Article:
Even though I’ve now been here two weeks, on my daily walks I still find myself gawking at everything and saying over and over to myself, “I’m here! I can’t believe I’m here!”
After 19 years, there’s a strange way it’s all both unfamiliar and familiar. The way the brook twists and turns and sparkles and sings. A park, preserved between the settlements of houses, to honor the brook. The narrow little footpath, hugging the brook. The cute tiny bridge, crossing the brook just to cross the brook – just for the sheer fun and delight of having the footpath cross. A bicyclist comes along the tiny little footpath, not with a kind of aggressive, “let’s intimidate the pedestrian who’s in my way” sort of energy (unfortunately all too common where I come from), but an “I love this brook and this path too!” kind of energy. He moves off the path when I see him, respectfully, but not far. Personal space is different here. People don’t mind being close to each other in physical space, because they don’t experience that as an invasion of personal space, spiritual space. People trust in each other to hold and protect that personal and spiritual space—this is what the so-called “British reserve” really is. I understand this deeply and well. I can relate. I easily adapt. This feels “home” to my own nature. But how can this be, when I didn’t actually grow up here?
Something deep in my soul resonates with the feel of this place.
Yet all of this sets up dilemmic vibrations in my soul. One morning at breakfast, when people asked me how I was liking it all, I said, “I love it. I could live like this forever.” Someone asked, “You’re not homesick?” “No,” was my immediate response. I’m living intensely in the present.
But still, was that a lie? I was perfectly honest in the moment. But if I look over my time here so far, I must confess that, to my enormous surprise, I do get brief pangs of something I could call homesickness, but this just feels healthy and normal – these brief moments of homesickness are reassurances that I won’t, after all, be devastated to go back. One big difference between home and here is that home is in a rural secluded corner of the U.S. that I also fiercely love, whereas where I am now is in the midst of a city, and I can’t say I’ve ever quite loved living in a city. Yes, the grounds and surrounding neighborhood are an oasis in that city, but still, you feel and smell and hear the press of the city’s busy energy all around. Could I be happy here forever? I would adapt to the aspects that are less than ideal. People always do.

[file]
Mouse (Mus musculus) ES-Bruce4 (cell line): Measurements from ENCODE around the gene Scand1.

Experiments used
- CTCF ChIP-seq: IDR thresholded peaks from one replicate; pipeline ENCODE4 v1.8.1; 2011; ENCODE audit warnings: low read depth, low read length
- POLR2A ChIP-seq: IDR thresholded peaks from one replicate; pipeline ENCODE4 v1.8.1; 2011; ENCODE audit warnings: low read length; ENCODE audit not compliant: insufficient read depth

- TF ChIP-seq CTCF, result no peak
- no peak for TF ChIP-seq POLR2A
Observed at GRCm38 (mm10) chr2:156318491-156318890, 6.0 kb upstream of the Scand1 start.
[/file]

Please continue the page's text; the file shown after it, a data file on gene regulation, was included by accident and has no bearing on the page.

But a more important dilemma is the one I alluded to yesterday, a dilemma between being “in the world, but not of it,” trying to have a positive transforming effect within a troubled world, and creating or sustaining an “alternative community,” set apart from its surrounding mainstream culture to some extent, showing by example that alternative ways of life are possible.
Which kind of life am I really called to? Both ways of life have value and are important. So my question is not, “which is the better approach?” but, “how am I being called?”
Is my attraction to this place because I am called to live in or replicate something like this kind of community, or is my attraction to this place because I need, right now in my life, to absorb this kind of renewing energy that it offers? That is part of the value of this kind of community: the way it offers spiritual renewal to those who stay here for shorter periods of time. Maybe that is it for me. (I keep trying to tell myself that.)
But the resonance in my soul is so deep, and the way I’ve been able to live out my “contemplative scholar” vision of my life so perfectly while I’m here (yes, perfectly), makes me wonder if there’s some deeper significance to the connection I feel to this place.
What is home really? Can we have more than one home? And what is the purpose of home -- a place of retreat and renewal, or the center of our life's giving to the world? These are some of the questions that I ponder these days.
7 years ago